With the ongoing pandemic of the coronavirus continuing across the globe, many restrictions have been imposed on society with the risk of infection increasing and spreading; and as such, the need for looking after our health and wellbeing is greater than ever before.
To diminish the spread of COVID-19 many of us have been adapting to working from home for the first time, struggling to balance work and home life together.
This sudden, and disruptive, change, brings with it a lot of emotional challenges – ones that impact our mental health and wellbeing, potentially without us even realizing.
So what can we do to keep ourselves fit, happy, and healthy during this coronavirus epidemic? Here we take a look.
1. Maintain a routine
If you’re working from home, attempt to handle the working day as you would any other – make sure that you get up at a good time before you begin work, have a shower, and ensure you have orderly breaks without feeling guilty. Also, try to avoid the temptation to work in your pyjamas (we promise it doesn’t put you in the right mindset no matter how cute or cool they are).
Similarly, if you have children, the loss of the usual routine of school or nursery can cause instability. This can be overcome by setting up a new routine. It doesn’t need to be a strict time-based schedule, simply getting everybody up at a reasonable time, completing general hygiene, having a nutritional breakfast, and planning out day to day activities can help children to envision what their new temporary life looks like.
It’s also important to understand that the feeling of complete disorder for children is more anxiety-inducing than having an itinerary. You think you feel strange working at home? Think about how a small person, who is likely much less capable of managing their feelings than a grown up, is experiencing this ‘whole new world’.
2. Do not overwork to compensate for remote working
It’s important that you don’t fall into the trap of working longer hours. Often many of us can slip into bad habit of doing this through fear that your hard work is not recognized due to not physically being present in the office.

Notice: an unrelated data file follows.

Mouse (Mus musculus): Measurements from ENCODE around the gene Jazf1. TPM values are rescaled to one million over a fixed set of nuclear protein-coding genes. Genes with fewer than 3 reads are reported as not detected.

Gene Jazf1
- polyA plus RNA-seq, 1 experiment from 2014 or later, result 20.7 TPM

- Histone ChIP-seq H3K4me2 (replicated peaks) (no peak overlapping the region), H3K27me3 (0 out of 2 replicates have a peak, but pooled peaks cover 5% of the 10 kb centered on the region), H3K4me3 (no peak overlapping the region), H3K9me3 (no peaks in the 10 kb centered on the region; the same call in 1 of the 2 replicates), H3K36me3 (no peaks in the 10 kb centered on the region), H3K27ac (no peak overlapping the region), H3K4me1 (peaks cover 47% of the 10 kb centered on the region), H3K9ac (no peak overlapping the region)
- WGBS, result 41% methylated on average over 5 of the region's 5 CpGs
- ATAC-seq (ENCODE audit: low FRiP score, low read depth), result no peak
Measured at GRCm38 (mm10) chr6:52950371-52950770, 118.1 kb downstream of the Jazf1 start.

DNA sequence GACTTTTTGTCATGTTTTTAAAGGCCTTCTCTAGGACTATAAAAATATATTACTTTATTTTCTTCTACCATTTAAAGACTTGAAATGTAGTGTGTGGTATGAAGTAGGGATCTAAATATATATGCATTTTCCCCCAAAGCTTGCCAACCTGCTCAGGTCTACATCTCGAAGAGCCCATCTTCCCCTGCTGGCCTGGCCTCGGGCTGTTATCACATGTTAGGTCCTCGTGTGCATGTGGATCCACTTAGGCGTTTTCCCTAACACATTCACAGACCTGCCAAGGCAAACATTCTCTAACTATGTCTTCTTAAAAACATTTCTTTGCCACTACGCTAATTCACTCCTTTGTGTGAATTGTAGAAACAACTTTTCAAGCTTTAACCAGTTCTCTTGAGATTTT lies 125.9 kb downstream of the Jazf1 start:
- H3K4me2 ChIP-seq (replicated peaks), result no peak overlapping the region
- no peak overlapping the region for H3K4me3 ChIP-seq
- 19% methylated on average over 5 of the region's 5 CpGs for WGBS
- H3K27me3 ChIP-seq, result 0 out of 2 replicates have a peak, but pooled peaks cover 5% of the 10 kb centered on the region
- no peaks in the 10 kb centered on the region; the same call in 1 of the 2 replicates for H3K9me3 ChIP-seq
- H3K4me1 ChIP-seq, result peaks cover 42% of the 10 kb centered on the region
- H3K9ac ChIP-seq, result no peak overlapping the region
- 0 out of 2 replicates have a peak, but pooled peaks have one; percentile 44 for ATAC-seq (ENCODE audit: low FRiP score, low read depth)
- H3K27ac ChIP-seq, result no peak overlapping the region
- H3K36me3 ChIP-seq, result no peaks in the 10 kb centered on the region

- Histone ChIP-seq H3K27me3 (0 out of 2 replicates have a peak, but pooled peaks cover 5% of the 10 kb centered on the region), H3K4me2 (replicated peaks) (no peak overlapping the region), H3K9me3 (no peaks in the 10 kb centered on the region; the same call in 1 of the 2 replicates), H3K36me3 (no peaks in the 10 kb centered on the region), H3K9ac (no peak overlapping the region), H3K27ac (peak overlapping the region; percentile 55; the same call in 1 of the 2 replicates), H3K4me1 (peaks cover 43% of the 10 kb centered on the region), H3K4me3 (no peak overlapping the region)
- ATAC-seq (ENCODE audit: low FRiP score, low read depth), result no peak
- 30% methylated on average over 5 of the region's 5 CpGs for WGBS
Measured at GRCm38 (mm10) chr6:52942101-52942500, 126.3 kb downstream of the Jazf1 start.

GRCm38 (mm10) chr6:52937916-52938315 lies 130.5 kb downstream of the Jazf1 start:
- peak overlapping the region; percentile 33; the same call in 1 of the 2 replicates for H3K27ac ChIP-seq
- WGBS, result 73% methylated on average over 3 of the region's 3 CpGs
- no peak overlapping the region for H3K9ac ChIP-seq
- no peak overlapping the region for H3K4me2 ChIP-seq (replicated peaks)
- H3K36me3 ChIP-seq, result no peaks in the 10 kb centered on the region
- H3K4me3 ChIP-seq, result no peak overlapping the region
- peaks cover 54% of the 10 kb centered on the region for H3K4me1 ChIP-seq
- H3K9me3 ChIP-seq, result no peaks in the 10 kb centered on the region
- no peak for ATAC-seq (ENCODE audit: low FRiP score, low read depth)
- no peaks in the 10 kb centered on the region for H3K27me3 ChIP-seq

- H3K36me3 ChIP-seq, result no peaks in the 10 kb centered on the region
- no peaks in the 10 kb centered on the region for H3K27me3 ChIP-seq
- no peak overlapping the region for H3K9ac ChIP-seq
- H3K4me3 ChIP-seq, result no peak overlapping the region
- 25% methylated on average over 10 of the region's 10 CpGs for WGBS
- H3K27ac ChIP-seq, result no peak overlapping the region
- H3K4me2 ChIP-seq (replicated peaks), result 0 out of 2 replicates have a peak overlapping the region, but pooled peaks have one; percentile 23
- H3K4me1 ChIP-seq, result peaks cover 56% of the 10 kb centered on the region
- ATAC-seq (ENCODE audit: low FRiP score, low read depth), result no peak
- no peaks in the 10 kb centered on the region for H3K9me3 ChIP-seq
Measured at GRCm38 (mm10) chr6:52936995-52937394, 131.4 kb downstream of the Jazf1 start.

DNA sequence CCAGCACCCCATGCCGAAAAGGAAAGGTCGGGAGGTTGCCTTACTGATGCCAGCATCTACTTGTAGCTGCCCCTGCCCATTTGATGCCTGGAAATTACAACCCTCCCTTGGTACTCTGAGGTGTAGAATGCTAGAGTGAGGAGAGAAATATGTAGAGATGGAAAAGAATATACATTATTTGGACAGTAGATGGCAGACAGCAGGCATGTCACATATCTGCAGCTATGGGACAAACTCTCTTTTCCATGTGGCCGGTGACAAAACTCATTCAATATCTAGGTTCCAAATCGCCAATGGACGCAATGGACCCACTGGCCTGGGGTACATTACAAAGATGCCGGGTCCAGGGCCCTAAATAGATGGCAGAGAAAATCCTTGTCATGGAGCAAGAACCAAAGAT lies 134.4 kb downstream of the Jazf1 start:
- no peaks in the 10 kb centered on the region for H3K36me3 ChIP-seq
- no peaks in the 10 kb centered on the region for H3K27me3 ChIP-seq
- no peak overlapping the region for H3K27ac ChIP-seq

One way to avoid this is by creating a physical boundary between yourself and your area of work at home. Ideally, use a space within your home that you can set up as an office; or if you don’t have a dedicated space, create space within a room that you can divide to help enable that feeling of having a detached area from your home and work life allowing you to disconnect between the two.
3. Be kind to yourself and make time for you
Remember that you’re doing your best. Many of us, as well as coping with the pressure of work, have the pressures of home life to deal with at the same time – facilitating children’s entertainment and home schooling for example.
Time can feel like your enemy, but you need to ensure that you make time for you. Try and allocate a certain amount of time a day for your emotional wellbeing. One good method to achieve this is Yoga – it can help you to switch off from day to day life relieving stress and improving not only your emotional wellbeing but your physical health too. Alternatively, you might like to go for a walk (if your country lockdown restrictions allow), read a book, or work on a new hobby. It doesn’t really matter what the ‘something’ is, so long as it’s something you enjoy that isn’t work, or general ‘home life’.
4. Keep in touch with friends and family
Remember that it’s perfectly normal to feel anxious with regards to both yourself and your family during this time. Especially when many of us are having to self-isolate from our ‘loved ones’ to protect them. This can be particularly difficult for children as well as adults.
While in person visits to friends and family may not be possible, our technology-filled world offers us multiple alternatives. You can use applications such as Skype and Zoom to still physically ‘see’ people; make use of social media networks like Facebook, use WhatsApp, or go with the old fashioned ‘pick up the phone’. Smaller children may even wish to write physical letters to grandparents. Again, the ‘how’ doesn’t really matter, just simply ensuring that you keep in touch with people one way or another can really help to ease anxiety and knock away feelings of loneliness.
Keeping in contact with those you love can help you feel less isolated, create a sense of ‘normal’, and also reassure you that people you care about are okay.
5. Take each day as it comes
Finally, it’s important to be mindful that many government lockdown periods or restrictions are unknown, thus we need to focus on what is in our control rather than obsessing in regards to things that aren’t. Try to avoid reading endless news articles and looking up conspiracies on social media forums. Be mindful of who you communicate with and where you acquire any COVID-19 related information.
In addition, if you’re feeling particularly worried and/or stressed in regards to the coronavirus, you might benefit from reading up on, and learning about meditation techniques such as Mindfulness.
So there you have it, our five – relatively simple – pieces of advice to help you keep on top of your emotional wellbeing during the coronavirus epidemic. What else would add to my list to help others? Please let us know in the comments.
For more information on how we’re responding to the COVID-19 pandemic, please see here how we’re offering our service desk solutions free of charge to anyone who needs them.